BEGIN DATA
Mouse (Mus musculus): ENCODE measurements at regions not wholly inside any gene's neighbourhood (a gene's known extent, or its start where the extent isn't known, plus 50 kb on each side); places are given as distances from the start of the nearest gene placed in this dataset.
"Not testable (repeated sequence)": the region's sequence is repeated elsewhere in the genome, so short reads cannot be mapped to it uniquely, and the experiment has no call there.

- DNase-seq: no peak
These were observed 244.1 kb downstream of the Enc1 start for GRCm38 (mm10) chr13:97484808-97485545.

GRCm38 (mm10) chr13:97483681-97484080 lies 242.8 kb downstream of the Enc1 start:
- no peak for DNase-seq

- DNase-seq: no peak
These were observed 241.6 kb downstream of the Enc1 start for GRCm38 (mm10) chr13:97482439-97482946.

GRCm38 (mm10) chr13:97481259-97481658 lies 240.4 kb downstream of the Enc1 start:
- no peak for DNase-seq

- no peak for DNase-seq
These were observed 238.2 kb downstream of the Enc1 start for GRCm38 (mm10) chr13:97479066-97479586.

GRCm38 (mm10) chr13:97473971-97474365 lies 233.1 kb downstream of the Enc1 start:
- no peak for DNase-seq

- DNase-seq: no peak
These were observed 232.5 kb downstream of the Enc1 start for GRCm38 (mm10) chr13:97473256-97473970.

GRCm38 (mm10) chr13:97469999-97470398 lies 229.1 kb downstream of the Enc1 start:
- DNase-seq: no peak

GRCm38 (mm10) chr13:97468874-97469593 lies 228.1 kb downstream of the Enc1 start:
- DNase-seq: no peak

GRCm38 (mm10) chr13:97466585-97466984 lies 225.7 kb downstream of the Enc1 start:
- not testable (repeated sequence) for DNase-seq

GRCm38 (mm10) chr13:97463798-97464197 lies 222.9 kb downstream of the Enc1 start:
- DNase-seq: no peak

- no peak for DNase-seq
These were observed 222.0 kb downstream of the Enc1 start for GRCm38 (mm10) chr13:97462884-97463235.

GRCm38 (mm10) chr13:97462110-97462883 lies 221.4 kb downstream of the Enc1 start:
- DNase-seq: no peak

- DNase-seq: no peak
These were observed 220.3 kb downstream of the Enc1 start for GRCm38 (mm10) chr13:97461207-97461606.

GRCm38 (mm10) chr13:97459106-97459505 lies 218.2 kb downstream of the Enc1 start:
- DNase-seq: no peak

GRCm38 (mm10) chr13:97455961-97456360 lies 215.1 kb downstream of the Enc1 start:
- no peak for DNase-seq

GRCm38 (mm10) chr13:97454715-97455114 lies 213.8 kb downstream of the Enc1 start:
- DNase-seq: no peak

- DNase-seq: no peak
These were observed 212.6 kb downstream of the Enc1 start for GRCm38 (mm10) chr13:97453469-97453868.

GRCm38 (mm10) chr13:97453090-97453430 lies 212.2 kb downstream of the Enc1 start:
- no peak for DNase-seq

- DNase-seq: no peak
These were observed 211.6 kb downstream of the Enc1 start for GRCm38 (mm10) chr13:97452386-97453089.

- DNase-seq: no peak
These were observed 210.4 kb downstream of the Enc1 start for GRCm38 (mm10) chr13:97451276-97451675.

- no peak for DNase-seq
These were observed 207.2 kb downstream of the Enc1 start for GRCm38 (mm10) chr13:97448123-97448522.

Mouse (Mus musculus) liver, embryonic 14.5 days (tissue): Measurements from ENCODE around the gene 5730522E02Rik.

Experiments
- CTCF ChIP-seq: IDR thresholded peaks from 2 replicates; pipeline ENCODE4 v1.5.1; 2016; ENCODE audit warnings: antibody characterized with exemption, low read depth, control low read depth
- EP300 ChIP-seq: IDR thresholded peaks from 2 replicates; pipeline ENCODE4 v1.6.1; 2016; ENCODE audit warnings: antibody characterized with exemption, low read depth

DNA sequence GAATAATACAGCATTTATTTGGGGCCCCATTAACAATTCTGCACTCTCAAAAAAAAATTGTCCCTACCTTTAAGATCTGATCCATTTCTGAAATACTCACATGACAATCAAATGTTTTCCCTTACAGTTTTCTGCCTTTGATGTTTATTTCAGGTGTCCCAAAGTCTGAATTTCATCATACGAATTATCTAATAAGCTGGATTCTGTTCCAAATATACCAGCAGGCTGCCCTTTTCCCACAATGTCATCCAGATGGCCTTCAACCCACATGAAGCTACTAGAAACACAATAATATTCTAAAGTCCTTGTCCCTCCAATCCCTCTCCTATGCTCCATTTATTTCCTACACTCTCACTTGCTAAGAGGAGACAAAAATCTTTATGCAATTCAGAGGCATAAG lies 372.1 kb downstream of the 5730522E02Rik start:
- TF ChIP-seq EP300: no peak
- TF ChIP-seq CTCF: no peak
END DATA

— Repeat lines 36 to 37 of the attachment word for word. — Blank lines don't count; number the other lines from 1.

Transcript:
- DNase-seq: no peak

- DNase-seq: no peak